I've been reading a lot of David Foster Wallace lately and I'm not sure if he's a certified genius or his thoughts just articulate my feelings way more than I ever could. It's rare to find someone with such a refined literary and mathematical mind and to realize how much he suffered due to this is extremely disconcerting to the nature of human psyche. Hemingway himself said "Happiness in intelligent people is the rarest thing I know." Unfortunately in the context of DFW's life, that remains alarmingly true.
They say that ignorance is bliss, but I can't imagine a world where I wouldn't be compelled to at least try to understand my surroundings or where I curb my awareness on the off chance that it makes me happier. Anyways, here's a passage from DFW's unfinished book The Pale King, possibly the last thing he ever wrote. Dem words, man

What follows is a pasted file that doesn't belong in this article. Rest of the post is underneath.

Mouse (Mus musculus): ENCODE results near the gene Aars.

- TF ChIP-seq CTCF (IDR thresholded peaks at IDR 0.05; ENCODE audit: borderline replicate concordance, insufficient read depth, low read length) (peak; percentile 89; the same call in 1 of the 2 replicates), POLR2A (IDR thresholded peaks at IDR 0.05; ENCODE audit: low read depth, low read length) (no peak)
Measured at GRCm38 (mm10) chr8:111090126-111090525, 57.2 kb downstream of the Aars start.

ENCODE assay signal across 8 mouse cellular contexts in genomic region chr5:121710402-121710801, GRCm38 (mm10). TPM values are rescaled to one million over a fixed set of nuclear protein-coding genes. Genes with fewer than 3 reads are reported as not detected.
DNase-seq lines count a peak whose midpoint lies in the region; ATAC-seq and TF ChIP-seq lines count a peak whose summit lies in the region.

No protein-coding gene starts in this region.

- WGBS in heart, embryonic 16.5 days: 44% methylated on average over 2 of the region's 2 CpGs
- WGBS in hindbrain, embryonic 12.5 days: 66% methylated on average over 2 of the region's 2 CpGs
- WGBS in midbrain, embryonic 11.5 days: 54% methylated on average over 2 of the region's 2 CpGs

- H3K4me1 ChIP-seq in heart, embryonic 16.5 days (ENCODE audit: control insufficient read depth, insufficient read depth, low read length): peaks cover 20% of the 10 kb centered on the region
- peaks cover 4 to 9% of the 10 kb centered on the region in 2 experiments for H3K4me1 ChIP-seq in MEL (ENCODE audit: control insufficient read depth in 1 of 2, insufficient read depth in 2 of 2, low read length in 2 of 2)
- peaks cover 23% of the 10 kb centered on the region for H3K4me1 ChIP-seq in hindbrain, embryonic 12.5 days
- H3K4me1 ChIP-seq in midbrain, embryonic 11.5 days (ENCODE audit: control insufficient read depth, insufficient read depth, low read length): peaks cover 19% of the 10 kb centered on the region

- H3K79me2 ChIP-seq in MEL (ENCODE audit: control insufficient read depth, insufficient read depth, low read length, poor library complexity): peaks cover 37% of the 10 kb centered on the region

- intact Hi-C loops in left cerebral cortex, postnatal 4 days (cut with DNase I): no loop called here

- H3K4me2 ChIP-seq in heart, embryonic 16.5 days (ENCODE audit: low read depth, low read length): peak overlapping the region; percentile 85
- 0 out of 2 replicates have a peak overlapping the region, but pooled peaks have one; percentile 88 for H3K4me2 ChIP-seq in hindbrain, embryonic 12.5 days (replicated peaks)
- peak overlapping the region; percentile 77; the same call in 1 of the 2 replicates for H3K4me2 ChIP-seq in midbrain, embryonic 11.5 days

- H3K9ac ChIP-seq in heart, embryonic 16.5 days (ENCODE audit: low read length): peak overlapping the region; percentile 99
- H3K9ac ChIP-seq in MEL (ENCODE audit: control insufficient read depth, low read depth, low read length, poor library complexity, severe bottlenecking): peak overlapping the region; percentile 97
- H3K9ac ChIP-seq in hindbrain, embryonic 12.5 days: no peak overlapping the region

“Past the flannel plains and blacktop graphs and skylines of canted rust, and past the tobacco-brown river overhung with weeping trees and coins of sunlight through them on the water downriver, to the place beyond the windbreak, where untilled fields simmer shrilly in the AM heat: shattercane, lamb’s-quarter, cutgrass, sawbrier, nutgrass, jimsonweed, wild mint, dandelion, foxtail, muscadine, spine-cabbage, goldenrod, creeping charlie, butter-print, nightshade, ragweed, wild oat, vetch, butcher grass, invaginate volunteer beans, all heads gently nodding in a morning breeze like a mother’s soft hand on your cheek. An arrow of starlings fired from the windbreak’s thatch. The glitter of dew that stays where it is and steams all day. A sunflower, four more, one bowed, and horses in the distance standing rigid and still as toys. All nodding. Electric sounds of insects at their business. Ale-colored sunshine and pale sky and whorls of cirrus so high they cast no shadow. Insects all business all the time. Quartz and chert and schist and chondrite iron scabs in granite. Very old land. Look around you. The horizon trembling, shapeless. We are all of us brothers.”